While there is no single profile of a Bold Leader, I’m struck by the number of bold leaders we have interviewed that have a resume of short, intense engagements. Perhaps I look for this profile as it mirrors my own. As I often say, it isn’t easy building a 35 year business career – 3 ½ years at a time. But, when I reflect back on the most impactful organizational transformations that I have been involved with – that change often largely occurred within a fairly condensed time frame (9 months to 18 months).
I recently spoke with Ezra Ernst, a bold leader who shares this career profile of short intense engagements. Ezra has been with 8 different organizations over the last 24 years, often as a Division President or GM. Most recently he accepted the position as CEO for Physicians Weekly.
My conversation with Ezra focused on what he does to drive transformative change in these relatively short time periods. Here were some of the highlights of our discussion:
1. Move quickly to define the needed change. When joining the organization there is often a performance challenge that needs to be addressed. Ezra stressed the need to move quickly to create a unifying vision of the new direction and some of the early key initiatives (without waiting to have the complete plan defined). Ezra noted that he begins by listening to the staff to get their ideas and speaking with customers to gain their insights. Often, those constituencies have a clear idea of the needed change – but previous management simply wasn’t listening or wasn’t willing or able to accept the need for change.
2. Make some initial bold moves to help drive the change. First, be willing to replace the “consistent resistors”. Ezra stated that he is willing to give people 90 days after the change has been defined to fall into line. However, those who simply won’t get on board need to be replaced. These individuals simply dissipate too much of the organization’s energy. Second, create some early, quick wins. Ezra reinforced that these early wins help to energize the organization about the change and help create alignment with various stakeholders about the work ahead. Early customer wins can become viral as other customers and prospects learn about the success that early adopters are experiencing.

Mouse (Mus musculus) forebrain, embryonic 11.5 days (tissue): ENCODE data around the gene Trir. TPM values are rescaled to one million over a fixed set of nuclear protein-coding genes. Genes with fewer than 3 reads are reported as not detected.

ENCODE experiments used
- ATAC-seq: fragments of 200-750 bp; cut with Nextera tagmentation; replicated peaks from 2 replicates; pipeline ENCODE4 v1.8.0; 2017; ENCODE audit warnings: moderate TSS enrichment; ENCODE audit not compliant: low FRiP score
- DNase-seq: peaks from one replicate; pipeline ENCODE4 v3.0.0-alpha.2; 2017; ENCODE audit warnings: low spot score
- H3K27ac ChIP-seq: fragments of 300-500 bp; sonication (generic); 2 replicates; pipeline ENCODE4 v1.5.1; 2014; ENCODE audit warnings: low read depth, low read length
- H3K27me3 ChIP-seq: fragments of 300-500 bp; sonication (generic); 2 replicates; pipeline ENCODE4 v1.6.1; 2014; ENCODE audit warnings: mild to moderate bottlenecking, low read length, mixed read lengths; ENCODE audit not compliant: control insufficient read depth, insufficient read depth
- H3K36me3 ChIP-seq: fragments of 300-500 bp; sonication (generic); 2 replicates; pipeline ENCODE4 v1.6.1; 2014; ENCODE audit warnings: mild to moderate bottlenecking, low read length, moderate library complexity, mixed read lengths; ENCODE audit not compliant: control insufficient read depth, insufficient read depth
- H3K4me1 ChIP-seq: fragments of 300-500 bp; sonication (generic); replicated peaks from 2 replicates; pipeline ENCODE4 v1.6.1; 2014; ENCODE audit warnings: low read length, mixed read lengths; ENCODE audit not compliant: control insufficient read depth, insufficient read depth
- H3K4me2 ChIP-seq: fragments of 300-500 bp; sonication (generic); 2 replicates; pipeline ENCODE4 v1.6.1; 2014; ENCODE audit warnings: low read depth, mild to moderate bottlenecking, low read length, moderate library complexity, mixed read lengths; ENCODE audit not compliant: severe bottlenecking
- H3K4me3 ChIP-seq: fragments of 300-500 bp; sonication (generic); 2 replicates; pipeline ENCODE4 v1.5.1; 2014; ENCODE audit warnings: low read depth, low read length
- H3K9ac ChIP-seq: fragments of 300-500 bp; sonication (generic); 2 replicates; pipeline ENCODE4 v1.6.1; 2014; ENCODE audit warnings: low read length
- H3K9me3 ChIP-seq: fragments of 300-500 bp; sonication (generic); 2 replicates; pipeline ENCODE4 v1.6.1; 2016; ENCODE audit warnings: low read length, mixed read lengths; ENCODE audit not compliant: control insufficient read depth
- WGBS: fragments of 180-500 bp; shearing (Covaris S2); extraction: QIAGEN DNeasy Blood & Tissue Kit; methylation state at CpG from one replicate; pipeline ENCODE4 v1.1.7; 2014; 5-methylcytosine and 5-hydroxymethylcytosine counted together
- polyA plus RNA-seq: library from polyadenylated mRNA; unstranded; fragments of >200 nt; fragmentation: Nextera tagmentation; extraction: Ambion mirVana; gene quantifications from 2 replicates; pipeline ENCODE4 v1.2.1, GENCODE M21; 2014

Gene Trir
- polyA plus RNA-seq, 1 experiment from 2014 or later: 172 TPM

3. Sustain the change. Stay constant in your focus on the direction you have set. Encourage your staff to share new ideas and empower them to act. Ezra indicated that it is important to be tolerant of failure if your staff followed a sound process. He celebrates those “failures” as part of creating a learning environment within the organization and to encourage risk taking.
4. Seek the next change. Ezra stated that if you find change reinvigorating – then you are always looking for the next change challenge. Often that may be within your current organization (either in your current or a new role). However, sometimes the events that created the burning platform for change have been eliminated and the future work is focused on reaping incremental improvements from the change already executed. In those cases, Ezra has found himself gravitating towards new change challenges with another organization.
Does the change plan at your organization have a burning sense of urgency? What can you do to convert 3-5 year plans into 9-18 month transformations?